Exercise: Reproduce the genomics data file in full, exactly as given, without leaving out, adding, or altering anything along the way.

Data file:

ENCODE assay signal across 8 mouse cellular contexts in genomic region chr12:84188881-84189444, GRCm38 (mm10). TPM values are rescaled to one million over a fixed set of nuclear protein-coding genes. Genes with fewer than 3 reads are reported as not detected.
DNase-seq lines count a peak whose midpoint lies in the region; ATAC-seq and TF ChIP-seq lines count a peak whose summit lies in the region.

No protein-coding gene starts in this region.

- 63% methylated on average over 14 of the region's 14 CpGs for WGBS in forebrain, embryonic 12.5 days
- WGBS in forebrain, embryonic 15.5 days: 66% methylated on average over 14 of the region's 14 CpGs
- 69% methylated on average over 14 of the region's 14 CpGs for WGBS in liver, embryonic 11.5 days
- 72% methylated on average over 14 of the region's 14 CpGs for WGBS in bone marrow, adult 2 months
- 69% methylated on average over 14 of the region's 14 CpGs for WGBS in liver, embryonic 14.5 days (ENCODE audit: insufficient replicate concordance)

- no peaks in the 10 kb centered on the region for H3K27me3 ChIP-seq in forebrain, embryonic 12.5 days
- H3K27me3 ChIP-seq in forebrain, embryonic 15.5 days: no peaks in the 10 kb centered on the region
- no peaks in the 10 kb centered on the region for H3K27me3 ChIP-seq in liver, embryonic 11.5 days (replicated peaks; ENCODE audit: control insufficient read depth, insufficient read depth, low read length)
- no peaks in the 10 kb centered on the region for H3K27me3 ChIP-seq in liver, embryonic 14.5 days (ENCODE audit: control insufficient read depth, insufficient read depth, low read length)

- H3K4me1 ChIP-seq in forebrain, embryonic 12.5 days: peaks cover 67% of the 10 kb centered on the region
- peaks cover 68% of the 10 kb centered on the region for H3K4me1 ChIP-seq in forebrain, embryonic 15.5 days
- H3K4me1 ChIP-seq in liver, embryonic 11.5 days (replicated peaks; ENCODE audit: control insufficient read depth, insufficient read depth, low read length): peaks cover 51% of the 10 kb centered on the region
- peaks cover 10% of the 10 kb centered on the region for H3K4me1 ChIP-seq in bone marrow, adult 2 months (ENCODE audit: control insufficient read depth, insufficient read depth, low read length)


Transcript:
ENCODE assay signal across 8 mouse cellular contexts in genomic region chr12:84188881-84189444, GRCm38 (mm10). TPM values are rescaled to one million over a fixed set of nuclear protein-coding genes. Genes with fewer than 3 reads are reported as not detected.
DNase-seq lines count a peak whose midpoint lies in the region; ATAC-seq and TF ChIP-seq lines count a peak whose summit lies in the region.

No protein-coding gene starts in this region.

- 63% methylated on average over 14 of the region's 14 CpGs for WGBS in forebrain, embryonic 12.5 days
- WGBS in forebrain, embryonic 15.5 days: 66% methylated on average over 14 of the region's 14 CpGs
- 69% methylated on average over 14 of the region's 14 CpGs for WGBS in liver, embryonic 11.5 days
- 72% methylated on average over 14 of the region's 14 CpGs for WGBS in bone marrow, adult 2 months
- 69% methylated on average over 14 of the region's 14 CpGs for WGBS in liver, embryonic 14.5 days (ENCODE audit: insufficient replicate concordance)

- no peaks in the 10 kb centered on the region for H3K27me3 ChIP-seq in forebrain, embryonic 12.5 days
- H3K27me3 ChIP-seq in forebrain, embryonic 15.5 days: no peaks in the 10 kb centered on the region
- no peaks in the 10 kb centered on the region for H3K27me3 ChIP-seq in liver, embryonic 11.5 days (replicated peaks; ENCODE audit: control insufficient read depth, insufficient read depth, low read length)
- no peaks in the 10 kb centered on the region for H3K27me3 ChIP-seq in liver, embryonic 14.5 days (ENCODE audit: control insufficient read depth, insufficient read depth, low read length)

- H3K4me1 ChIP-seq in forebrain, embryonic 12.5 days: peaks cover 67% of the 10 kb centered on the region
- peaks cover 68% of the 10 kb centered on the region for H3K4me1 ChIP-seq in forebrain, embryonic 15.5 days
- H3K4me1 ChIP-seq in liver, embryonic 11.5 days (replicated peaks; ENCODE audit: control insufficient read depth, insufficient read depth, low read length): peaks cover 51% of the 10 kb centered on the region
- peaks cover 10% of the 10 kb centered on the region for H3K4me1 ChIP-seq in bone marrow, adult 2 months (ENCODE audit: control insufficient read depth, insufficient read depth, low read length)